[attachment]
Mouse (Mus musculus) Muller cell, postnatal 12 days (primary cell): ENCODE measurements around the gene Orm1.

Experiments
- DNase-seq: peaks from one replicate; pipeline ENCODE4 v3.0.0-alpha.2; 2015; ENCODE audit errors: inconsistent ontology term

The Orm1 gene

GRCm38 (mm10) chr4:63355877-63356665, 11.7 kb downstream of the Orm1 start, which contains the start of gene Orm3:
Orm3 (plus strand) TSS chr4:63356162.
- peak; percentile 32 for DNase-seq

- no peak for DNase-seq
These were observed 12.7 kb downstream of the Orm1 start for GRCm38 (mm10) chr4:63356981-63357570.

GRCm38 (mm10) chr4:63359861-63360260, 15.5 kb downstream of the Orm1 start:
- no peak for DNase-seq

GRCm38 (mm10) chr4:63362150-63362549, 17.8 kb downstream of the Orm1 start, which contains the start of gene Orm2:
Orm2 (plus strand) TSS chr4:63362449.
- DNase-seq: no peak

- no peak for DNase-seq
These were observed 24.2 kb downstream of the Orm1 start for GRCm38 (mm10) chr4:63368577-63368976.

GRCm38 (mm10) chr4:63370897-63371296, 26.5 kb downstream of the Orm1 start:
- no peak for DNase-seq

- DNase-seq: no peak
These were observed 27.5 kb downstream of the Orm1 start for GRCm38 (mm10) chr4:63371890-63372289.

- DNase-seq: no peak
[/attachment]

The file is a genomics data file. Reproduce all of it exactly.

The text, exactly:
Mouse (Mus musculus) Muller cell, postnatal 12 days (primary cell): ENCODE measurements around the gene Orm1.

Experiments
- DNase-seq: peaks from one replicate; pipeline ENCODE4 v3.0.0-alpha.2; 2015; ENCODE audit errors: inconsistent ontology term

The Orm1 gene

GRCm38 (mm10) chr4:63355877-63356665, 11.7 kb downstream of the Orm1 start, which contains the start of gene Orm3:
Orm3 (plus strand) TSS chr4:63356162.
- peak; percentile 32 for DNase-seq

- no peak for DNase-seq
These were observed 12.7 kb downstream of the Orm1 start for GRCm38 (mm10) chr4:63356981-63357570.

GRCm38 (mm10) chr4:63359861-63360260, 15.5 kb downstream of the Orm1 start:
- no peak for DNase-seq

GRCm38 (mm10) chr4:63362150-63362549, 17.8 kb downstream of the Orm1 start, which contains the start of gene Orm2:
Orm2 (plus strand) TSS chr4:63362449.
- DNase-seq: no peak

- no peak for DNase-seq
These were observed 24.2 kb downstream of the Orm1 start for GRCm38 (mm10) chr4:63368577-63368976.

GRCm38 (mm10) chr4:63370897-63371296, 26.5 kb downstream of the Orm1 start:
- no peak for DNase-seq

- DNase-seq: no peak
These were observed 27.5 kb downstream of the Orm1 start for GRCm38 (mm10) chr4:63371890-63372289.

- DNase-seq: no peak